Waza & Sincerity (誠)

Posted: October 16, 2016 in Martial Arts
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sincerity_kanji_by_bexikaSensei has been very consistent in his advice around jigeiko and the execution of any kind of waza. In effect, he says that less is more and that our attacks should be less in number but done with full commitment. With full commitment comes the requirement that we invest ourselves completely in that action, going through the stages of gamen, seme, and then sutemi when we engage with our partner.

Done this way, there is no chance that you will be able to do a series of meaningless attacks, exhausting yourself and putting yourself at risk of injury. Instead, you will funnel yourself into engaging in an authentic way with your opponent, training yourself in the deeper principles of individual combat as well as having a far more meaningful experience.

A recent article in The New Yorker covered the old concept of whether or not practice makes perfect. My takeaway from that article was that simply doing 10,000 hours of practice in itself does not equate to success. Genetics and environment play a key role and, while we can’t change genetics, we can certainly ensure that our environment is one that supports positive results.

This means that we should collaborate with each other, ensuring that we give the best of ourselves so that we get the best of each other in return. This kind of environment is the kind found in successful companies, musical bands, and artistic groups. It puts the “art” in the term “martial art.”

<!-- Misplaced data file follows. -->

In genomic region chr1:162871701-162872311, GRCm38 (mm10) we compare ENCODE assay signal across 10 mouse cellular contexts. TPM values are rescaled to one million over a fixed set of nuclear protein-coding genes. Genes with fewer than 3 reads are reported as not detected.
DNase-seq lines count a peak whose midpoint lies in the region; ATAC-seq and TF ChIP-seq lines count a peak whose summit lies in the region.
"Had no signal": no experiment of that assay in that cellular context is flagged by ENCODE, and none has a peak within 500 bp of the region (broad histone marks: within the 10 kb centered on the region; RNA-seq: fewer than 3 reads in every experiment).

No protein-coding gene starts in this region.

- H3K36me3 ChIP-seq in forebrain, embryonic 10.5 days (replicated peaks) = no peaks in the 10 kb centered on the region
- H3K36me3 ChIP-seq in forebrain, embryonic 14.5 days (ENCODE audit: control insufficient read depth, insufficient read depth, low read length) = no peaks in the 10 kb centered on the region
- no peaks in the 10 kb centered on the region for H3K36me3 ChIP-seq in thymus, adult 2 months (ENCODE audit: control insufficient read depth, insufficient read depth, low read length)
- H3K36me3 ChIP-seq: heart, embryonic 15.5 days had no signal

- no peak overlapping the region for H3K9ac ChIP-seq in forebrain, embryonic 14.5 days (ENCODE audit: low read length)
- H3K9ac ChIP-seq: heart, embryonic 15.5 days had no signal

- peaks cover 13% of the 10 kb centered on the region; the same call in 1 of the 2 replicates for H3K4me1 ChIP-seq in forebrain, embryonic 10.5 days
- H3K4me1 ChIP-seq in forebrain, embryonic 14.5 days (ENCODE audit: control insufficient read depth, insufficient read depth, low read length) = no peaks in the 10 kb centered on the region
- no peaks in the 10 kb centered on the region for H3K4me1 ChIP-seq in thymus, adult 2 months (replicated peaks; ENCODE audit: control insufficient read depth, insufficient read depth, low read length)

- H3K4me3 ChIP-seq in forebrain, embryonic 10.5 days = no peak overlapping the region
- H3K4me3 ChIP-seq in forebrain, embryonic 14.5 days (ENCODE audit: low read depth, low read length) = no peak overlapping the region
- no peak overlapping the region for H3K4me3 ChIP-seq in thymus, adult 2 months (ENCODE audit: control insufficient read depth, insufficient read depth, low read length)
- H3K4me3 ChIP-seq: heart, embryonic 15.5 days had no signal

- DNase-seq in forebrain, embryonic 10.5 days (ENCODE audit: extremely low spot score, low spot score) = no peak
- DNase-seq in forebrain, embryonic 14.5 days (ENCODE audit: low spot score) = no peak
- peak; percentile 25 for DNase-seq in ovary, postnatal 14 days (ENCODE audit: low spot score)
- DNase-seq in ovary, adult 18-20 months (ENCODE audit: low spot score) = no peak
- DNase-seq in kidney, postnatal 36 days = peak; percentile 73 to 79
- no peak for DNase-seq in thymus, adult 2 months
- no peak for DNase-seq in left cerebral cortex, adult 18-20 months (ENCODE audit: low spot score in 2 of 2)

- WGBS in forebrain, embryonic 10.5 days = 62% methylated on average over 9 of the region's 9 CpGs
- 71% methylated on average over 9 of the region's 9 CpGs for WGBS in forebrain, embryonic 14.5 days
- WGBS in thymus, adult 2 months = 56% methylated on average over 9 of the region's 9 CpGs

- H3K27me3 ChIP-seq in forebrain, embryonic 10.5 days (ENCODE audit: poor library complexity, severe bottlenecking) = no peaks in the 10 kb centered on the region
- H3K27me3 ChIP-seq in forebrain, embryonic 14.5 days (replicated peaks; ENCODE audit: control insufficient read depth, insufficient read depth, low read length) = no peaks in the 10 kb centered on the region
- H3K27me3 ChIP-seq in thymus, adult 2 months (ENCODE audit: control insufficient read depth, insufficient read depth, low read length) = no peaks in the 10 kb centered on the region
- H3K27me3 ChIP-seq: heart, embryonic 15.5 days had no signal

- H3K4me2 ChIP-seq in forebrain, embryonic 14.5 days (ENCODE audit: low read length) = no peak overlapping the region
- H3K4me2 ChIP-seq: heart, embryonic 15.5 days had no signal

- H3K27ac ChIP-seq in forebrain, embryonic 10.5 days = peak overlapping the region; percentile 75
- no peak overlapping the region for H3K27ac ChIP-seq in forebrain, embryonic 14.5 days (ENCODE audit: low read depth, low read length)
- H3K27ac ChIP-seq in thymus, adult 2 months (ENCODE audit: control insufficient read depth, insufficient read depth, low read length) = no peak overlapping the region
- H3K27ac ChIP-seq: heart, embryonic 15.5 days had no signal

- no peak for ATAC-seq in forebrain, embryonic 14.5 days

In Kenji Tokitsu’s book on Musashi, he talks about the transition of swordsmanship from pure combat into a more personally reflective practice as Japan under the Tokugawa Shogunate entered a period of peace and order that lasted 250 years. “The way of the sword itself proposed a meaning to life, an existential direction…”

During that period and now, sword schools focused upon both the technical skills of swordplay as well as on the mental and spiritual training required to go beyond the physical element and to be prepared for actual combat.

Part of that process was engaging fully in what one was doing. This was actually quite common in all levels of life in Japan as in other countries of the time. Before the rise of technology and the myriad ways of quickly communicating using multiple channels and methods, people in that time were restricted to more simple and personal communication methods.

The quality and sincerity of a bow to a customer or verbal communication to a person of higher rank were important in the excellence of that simple action. Having less to use, people put more effort into what they had.

In that same way, kendo affords us the opportunity to step out of our complex and busy lives and engage in a way that is both simple and yet provides a much more in-depth experience.

Something to consider next time one is in the dojo.

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